by Stephen Tall on April 6, 2011
The right-wing press was today in full self-righteous cry, accusing Nick Clegg of ‘hypocrisy’ for seeking to ensure fairness on internships when he’s stated in interviews before he benefited from family connections. Their argument is comprehensively refuted by the BBC’s home editor Mark Easton, who points out here quite how spurious such attacks are:
The charge is that he is a hypocrite – trying to deny to others what he enjoyed himself. But does the accusation really hold water? Are we saying that no politician can ever pursue reforms to a system because he or she is a consequence of that system? …
David Cameron has never denied that he was hauled before the headmaster at Eton having been caught smoking cannabis in 1982. I don’t know whether the would-be PM derived any pleasure from his encounter with illegal drugs, but it would surely be perverse if that incident prevented him from campaigning against pot-smoking today.
Similarly, until (as he tells it) 1.45pm on the day in March 1980 that he married Cherie Booth, Tony Blair smoked cigarettes. Should such a past have excluded him from any political activity designed to reduce cigarette smoking among others?
What hypocrisy cannot be, surely, is a charge against anyone whose past contradicts their views in the present. If that were so, no-one would ever be able to change their mind or challenge the circumstances of their upbringing.
… it would be tempting to suggest that the accusations of hypocrisy over his internship come from some of those who would rather not see that particular route of middle-class privilege closed: a case of playing the man, not the ball.
A number of Lib Dem bloggers, by no means all of them uncritical of Nick Clegg, have also been quick to point out the absurdity of the right-wing media’s ‘playing the man’:
As you may know, I’m not Nick Clegg’s biggest fan. However, on this case he’s actually doing the decent thing for once. At the moment MPs from all the major political parties rely on unpaid interns to run their offices. The only way for most people to get a foot in the financial sector is by doing an unpaid internship. And of course, these internships are mainly in London. And since the employers only cover basic travel expenses (and lunch if the intern is lucky) then the only people who can afford to do them are middle class young people living in London. So when someone like Nick Clegg – having seen the benefits of nepotism and ‘who you know rather than what you know’ – decides to try and put a stop to it then he should be applauded. Who better to stop it than someone who’s experienced this unfair advantages first hand?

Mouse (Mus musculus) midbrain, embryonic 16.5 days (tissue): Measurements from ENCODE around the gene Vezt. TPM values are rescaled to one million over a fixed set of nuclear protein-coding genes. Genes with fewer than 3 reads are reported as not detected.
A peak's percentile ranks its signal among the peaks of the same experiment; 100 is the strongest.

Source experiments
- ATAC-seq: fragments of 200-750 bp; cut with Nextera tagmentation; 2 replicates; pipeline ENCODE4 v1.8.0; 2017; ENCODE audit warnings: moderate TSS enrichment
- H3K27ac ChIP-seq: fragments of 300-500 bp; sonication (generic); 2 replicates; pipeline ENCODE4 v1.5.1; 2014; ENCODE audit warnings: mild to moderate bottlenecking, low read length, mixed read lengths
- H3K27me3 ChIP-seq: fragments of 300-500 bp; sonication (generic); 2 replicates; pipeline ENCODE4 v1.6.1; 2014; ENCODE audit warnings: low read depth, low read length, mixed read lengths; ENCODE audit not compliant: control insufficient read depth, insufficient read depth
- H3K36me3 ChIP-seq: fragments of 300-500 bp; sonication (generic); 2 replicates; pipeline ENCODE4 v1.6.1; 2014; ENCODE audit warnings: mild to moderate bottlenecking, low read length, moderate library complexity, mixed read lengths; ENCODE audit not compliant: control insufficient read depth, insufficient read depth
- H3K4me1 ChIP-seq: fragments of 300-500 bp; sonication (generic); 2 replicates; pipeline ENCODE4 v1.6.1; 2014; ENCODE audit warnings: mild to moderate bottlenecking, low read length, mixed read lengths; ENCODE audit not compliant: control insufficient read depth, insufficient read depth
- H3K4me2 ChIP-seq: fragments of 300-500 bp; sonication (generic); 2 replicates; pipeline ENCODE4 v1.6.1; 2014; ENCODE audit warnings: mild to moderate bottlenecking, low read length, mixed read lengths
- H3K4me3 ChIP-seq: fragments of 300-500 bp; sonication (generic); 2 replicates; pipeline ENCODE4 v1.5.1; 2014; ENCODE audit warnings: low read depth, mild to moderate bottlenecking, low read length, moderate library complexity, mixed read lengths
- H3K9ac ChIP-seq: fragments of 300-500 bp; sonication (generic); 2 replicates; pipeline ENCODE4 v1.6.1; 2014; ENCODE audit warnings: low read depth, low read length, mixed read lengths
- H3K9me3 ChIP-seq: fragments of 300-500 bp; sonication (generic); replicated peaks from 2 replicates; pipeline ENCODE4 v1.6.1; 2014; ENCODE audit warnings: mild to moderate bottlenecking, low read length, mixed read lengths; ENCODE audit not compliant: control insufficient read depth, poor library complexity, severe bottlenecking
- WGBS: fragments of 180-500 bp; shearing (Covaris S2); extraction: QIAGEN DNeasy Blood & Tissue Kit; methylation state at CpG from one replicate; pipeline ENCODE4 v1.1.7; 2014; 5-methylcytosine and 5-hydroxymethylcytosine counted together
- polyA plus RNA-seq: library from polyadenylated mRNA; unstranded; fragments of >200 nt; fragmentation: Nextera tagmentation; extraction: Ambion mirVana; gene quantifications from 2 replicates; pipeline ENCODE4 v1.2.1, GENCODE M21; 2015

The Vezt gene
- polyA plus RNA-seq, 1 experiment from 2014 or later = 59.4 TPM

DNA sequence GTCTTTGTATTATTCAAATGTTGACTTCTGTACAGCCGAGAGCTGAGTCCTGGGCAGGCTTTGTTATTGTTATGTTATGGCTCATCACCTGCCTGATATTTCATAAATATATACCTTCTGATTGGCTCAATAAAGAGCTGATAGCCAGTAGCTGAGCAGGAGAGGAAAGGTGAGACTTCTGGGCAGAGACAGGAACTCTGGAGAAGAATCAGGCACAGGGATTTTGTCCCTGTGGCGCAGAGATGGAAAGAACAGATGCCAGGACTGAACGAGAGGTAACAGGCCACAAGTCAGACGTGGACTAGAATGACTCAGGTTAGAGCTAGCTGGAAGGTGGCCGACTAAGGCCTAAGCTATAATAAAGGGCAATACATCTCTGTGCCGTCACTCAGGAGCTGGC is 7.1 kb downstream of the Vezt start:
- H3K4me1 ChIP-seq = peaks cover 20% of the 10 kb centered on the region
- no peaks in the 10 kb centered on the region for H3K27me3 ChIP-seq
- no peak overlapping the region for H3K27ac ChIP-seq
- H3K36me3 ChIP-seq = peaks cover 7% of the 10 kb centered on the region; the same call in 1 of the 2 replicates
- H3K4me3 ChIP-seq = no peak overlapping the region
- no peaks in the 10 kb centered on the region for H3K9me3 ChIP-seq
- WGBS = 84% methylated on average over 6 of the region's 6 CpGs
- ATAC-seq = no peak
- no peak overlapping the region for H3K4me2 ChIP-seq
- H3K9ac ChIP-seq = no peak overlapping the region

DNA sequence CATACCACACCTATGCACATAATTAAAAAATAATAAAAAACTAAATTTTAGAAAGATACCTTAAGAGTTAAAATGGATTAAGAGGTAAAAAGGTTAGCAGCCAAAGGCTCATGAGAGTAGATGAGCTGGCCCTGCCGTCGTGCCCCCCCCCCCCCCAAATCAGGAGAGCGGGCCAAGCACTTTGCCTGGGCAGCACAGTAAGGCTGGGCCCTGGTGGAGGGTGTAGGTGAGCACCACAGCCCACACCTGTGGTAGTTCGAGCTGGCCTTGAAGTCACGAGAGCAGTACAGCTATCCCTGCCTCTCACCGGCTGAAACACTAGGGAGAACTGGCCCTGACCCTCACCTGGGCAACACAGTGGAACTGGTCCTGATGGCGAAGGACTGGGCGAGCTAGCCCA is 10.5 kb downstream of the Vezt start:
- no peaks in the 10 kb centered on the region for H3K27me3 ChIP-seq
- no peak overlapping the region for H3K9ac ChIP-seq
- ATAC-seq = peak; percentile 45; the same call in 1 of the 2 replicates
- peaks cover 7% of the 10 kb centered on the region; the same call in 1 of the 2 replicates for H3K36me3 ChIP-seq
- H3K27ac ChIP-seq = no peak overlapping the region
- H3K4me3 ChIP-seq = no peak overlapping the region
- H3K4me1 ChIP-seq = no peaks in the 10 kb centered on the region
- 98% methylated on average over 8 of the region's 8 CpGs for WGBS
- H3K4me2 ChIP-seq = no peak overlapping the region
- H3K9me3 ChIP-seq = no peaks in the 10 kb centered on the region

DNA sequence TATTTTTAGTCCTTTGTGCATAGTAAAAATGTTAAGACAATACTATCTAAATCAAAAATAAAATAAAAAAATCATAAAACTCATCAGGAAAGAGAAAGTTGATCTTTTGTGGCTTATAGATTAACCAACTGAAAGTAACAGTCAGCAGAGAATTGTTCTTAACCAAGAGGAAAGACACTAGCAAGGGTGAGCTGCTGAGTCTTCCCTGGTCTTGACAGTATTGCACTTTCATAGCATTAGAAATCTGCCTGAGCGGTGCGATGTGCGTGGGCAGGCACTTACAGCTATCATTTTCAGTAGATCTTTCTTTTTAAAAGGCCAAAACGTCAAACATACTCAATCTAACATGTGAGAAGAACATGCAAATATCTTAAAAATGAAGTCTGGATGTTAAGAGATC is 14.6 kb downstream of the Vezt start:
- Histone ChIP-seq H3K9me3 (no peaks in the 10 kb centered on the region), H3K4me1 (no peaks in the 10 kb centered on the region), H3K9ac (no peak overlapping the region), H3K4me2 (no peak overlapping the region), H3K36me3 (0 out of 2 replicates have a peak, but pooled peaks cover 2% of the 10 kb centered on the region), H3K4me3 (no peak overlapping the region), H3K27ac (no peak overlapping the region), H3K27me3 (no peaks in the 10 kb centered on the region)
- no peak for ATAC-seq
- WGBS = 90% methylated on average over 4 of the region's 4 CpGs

… if wanting to change something you’ve benefited from, or stop something you’ve done, means you are a hypocrite, it also means… You are a hypocrite if you once caused a traffic accident and now are a campaigner for road safety. … And if that’s hypocrisy, let’s have plenty more of it please.
Part of the hypocrisy claim is that he himself advertised for unpaid help two years ago and the Lib Dems routinely have 15 three month unpaid internships – which is similar to all other political parties. They are screaming hypocrisy because he wants to change it, despite the fact that most of the people on the offensive have also benefitted from it (whether to get a lucrative journalism internship or their foot into a political party) and make use of it, at least he is trying to change it. Others have spent years talking about reducing inequality, making society fairer, the living wage etc where as Nick Clegg has managed to get the Liberal Democrats into a power sharing position and within a year is trying to do something. I think they are the real hypocrites.
Clegg’s intentions on social mobility are not just well meaning, but could have a really positive effect on society, particularly at a time with soaring youth unemployment. He is not advocating a policy of just throwing money at a system to take people out of the unemployment figures, he is asking employers to think again about how they value new recruits. Clegg has now gained a position with which he is using to try and enact genuine progress and change in society, and there is nothing hypocritical about that.
I am a man, have been all my life. Yet I would like women to share equal pay, enjoy equal opportunities and the same life chances as me. Indeed, as the father of three girls and husband to a fantastically brilliant Doctor, I think this is incredibly important. Apparently this makes me a hypocrite. … No wonder everyone’s having a go at Nick Clegg for trying to change the status quo.